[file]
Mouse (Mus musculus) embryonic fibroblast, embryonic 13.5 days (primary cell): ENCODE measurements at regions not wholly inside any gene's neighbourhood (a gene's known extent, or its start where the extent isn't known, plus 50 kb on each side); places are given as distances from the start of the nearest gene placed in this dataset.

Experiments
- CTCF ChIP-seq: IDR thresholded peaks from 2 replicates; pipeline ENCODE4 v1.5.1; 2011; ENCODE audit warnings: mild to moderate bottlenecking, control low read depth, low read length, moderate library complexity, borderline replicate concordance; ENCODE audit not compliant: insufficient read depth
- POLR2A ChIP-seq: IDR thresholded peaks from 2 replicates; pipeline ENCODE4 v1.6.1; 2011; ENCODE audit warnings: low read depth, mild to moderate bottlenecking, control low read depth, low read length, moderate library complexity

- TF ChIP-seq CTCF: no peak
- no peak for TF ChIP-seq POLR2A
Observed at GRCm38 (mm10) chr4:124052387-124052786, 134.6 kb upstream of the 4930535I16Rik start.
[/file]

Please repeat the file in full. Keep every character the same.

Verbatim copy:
Mouse (Mus musculus) embryonic fibroblast, embryonic 13.5 days (primary cell): ENCODE measurements at regions not wholly inside any gene's neighbourhood (a gene's known extent, or its start where the extent isn't known, plus 50 kb on each side); places are given as distances from the start of the nearest gene placed in this dataset.

Experiments
- CTCF ChIP-seq: IDR thresholded peaks from 2 replicates; pipeline ENCODE4 v1.5.1; 2011; ENCODE audit warnings: mild to moderate bottlenecking, control low read depth, low read length, moderate library complexity, borderline replicate concordance; ENCODE audit not compliant: insufficient read depth
- POLR2A ChIP-seq: IDR thresholded peaks from 2 replicates; pipeline ENCODE4 v1.6.1; 2011; ENCODE audit warnings: low read depth, mild to moderate bottlenecking, control low read depth, low read length, moderate library complexity

- TF ChIP-seq CTCF: no peak
- no peak for TF ChIP-seq POLR2A
Observed at GRCm38 (mm10) chr4:124052387-124052786, 134.6 kb upstream of the 4930535I16Rik start.